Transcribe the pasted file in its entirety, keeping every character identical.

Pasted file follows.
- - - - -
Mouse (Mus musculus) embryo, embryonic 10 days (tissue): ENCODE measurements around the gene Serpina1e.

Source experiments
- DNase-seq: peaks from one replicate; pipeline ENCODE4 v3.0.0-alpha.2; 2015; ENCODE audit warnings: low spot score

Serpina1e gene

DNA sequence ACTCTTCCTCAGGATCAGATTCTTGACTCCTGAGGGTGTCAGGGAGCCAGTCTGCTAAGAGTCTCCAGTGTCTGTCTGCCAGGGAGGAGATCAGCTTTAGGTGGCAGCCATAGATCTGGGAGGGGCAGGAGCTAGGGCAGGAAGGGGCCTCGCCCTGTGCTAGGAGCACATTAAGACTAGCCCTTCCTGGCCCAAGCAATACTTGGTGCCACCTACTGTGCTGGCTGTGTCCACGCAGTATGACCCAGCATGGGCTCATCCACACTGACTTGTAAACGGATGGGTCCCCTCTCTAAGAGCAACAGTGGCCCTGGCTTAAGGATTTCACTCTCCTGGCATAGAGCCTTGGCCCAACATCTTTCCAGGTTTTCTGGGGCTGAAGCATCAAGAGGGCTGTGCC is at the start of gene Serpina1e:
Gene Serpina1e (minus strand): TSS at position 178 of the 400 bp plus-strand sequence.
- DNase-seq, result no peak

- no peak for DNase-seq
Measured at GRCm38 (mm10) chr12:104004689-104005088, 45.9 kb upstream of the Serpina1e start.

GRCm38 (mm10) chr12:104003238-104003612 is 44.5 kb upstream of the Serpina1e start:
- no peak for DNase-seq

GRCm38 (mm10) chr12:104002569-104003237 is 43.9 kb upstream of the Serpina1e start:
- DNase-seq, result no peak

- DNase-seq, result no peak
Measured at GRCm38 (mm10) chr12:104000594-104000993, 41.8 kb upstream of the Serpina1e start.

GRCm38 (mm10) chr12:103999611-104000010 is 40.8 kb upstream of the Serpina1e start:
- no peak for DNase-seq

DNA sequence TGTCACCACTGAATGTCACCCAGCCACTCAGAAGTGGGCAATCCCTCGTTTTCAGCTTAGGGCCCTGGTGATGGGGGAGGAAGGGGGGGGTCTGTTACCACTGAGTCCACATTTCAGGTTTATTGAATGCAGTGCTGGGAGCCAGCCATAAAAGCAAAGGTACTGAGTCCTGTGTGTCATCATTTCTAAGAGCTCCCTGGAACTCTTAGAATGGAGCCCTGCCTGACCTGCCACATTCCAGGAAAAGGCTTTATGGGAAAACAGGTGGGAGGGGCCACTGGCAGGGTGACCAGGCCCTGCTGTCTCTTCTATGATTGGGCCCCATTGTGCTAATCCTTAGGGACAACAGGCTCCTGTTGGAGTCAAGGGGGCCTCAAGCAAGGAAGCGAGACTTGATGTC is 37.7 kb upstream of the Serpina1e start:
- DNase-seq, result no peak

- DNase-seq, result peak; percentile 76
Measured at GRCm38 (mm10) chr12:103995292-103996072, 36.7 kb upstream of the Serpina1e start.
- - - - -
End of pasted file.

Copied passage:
Mouse (Mus musculus) embryo, embryonic 10 days (tissue): ENCODE measurements around the gene Serpina1e.

Source experiments
- DNase-seq: peaks from one replicate; pipeline ENCODE4 v3.0.0-alpha.2; 2015; ENCODE audit warnings: low spot score

Serpina1e gene

DNA sequence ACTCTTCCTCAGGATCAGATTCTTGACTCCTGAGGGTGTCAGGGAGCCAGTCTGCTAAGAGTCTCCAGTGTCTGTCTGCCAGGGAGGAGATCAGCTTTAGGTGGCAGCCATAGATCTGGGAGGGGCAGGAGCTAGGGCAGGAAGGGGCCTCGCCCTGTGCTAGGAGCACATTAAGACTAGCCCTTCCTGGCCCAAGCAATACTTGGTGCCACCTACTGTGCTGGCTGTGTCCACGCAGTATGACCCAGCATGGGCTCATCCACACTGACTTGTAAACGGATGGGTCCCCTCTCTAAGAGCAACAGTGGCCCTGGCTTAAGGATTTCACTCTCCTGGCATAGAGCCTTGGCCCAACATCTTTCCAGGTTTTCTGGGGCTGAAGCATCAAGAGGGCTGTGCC is at the start of gene Serpina1e:
Gene Serpina1e (minus strand): TSS at position 178 of the 400 bp plus-strand sequence.
- DNase-seq, result no peak

- no peak for DNase-seq
Measured at GRCm38 (mm10) chr12:104004689-104005088, 45.9 kb upstream of the Serpina1e start.

GRCm38 (mm10) chr12:104003238-104003612 is 44.5 kb upstream of the Serpina1e start:
- no peak for DNase-seq

GRCm38 (mm10) chr12:104002569-104003237 is 43.9 kb upstream of the Serpina1e start:
- DNase-seq, result no peak

- DNase-seq, result no peak
Measured at GRCm38 (mm10) chr12:104000594-104000993, 41.8 kb upstream of the Serpina1e start.

GRCm38 (mm10) chr12:103999611-104000010 is 40.8 kb upstream of the Serpina1e start:
- no peak for DNase-seq

DNA sequence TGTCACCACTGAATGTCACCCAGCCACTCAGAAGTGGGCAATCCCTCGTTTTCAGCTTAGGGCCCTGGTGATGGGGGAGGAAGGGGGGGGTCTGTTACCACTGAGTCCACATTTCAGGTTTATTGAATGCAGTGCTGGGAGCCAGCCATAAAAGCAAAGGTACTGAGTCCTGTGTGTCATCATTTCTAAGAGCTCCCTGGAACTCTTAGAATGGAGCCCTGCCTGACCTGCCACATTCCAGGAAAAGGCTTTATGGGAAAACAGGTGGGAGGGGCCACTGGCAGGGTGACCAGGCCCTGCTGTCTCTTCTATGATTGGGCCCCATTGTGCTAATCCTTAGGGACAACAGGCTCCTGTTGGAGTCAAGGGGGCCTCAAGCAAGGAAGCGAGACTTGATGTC is 37.7 kb upstream of the Serpina1e start:
- DNase-seq, result no peak

- DNase-seq, result peak; percentile 76
Measured at GRCm38 (mm10) chr12:103995292-103996072, 36.7 kb upstream of the Serpina1e start.